The parable of the unmercirfu servant begins with the words, Therefore is the Kingdom of Heaven likened unto a certain king, and that means that the mystery of forgiveness is hidden in Divine grace, in the mystery of the Kingdom of Heaven. The king, demanding an account from his servants, finds among them one who owed him 10,000 talents. This sum is so enormous that it’s not clear how he could have paid it off. It’s like someone coming to you today and saying you must immediately pay $10,000,000, although 10,000 talents is even more. Christ wants to show that our debt to God absolutely exceeds our ability to pay. The king decided to take what the servant could give and ordered to sell this man and his family into slavery, into work, until he paid in full.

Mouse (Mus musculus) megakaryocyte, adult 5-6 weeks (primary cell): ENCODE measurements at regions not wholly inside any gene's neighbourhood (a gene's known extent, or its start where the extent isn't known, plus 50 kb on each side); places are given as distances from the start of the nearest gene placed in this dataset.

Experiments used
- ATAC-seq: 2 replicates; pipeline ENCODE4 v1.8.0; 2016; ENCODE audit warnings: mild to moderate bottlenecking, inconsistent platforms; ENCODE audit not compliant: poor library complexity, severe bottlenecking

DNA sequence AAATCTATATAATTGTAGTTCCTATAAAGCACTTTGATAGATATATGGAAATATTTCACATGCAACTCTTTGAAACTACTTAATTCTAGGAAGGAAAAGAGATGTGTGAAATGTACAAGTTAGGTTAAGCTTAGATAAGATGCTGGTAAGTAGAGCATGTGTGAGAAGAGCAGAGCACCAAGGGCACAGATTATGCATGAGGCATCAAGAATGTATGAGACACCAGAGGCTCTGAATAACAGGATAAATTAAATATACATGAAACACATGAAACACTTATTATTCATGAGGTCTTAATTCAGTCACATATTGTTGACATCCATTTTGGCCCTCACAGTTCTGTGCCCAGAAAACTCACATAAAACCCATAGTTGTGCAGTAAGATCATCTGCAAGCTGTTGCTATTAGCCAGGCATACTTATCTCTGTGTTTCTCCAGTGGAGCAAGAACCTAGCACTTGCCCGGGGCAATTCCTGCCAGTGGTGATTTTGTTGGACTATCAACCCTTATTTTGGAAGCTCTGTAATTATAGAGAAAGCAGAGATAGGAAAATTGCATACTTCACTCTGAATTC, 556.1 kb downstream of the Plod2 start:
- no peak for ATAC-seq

But this man fell on his face, begging him to have patience with him, to leave him free, promising to pay for everything. Seeing that he wanted to do the impossible, the king took pity upon him and forgave him his debt. Forgiveness was given because of his attitude towards the debt, because of his recognition of the justice of this debt, because of his resolve to fulfill everything fairly—not because of his ability to pay the debt. And we see that the guilty man was released, and the innocent man, the king, paid the debt, for he expunged 10,000 talents from what belonged to him. This example reveals to us the mystery of Christ’s forgiveness. Forgiveness means the innocent suffering for the guilty.

But according to his present nature, man is more inclined to lock someone up in debtor’s stocks than to release him—to demand what is his rather than to forgive, and thus the Lord continues on past the beginning of the parable.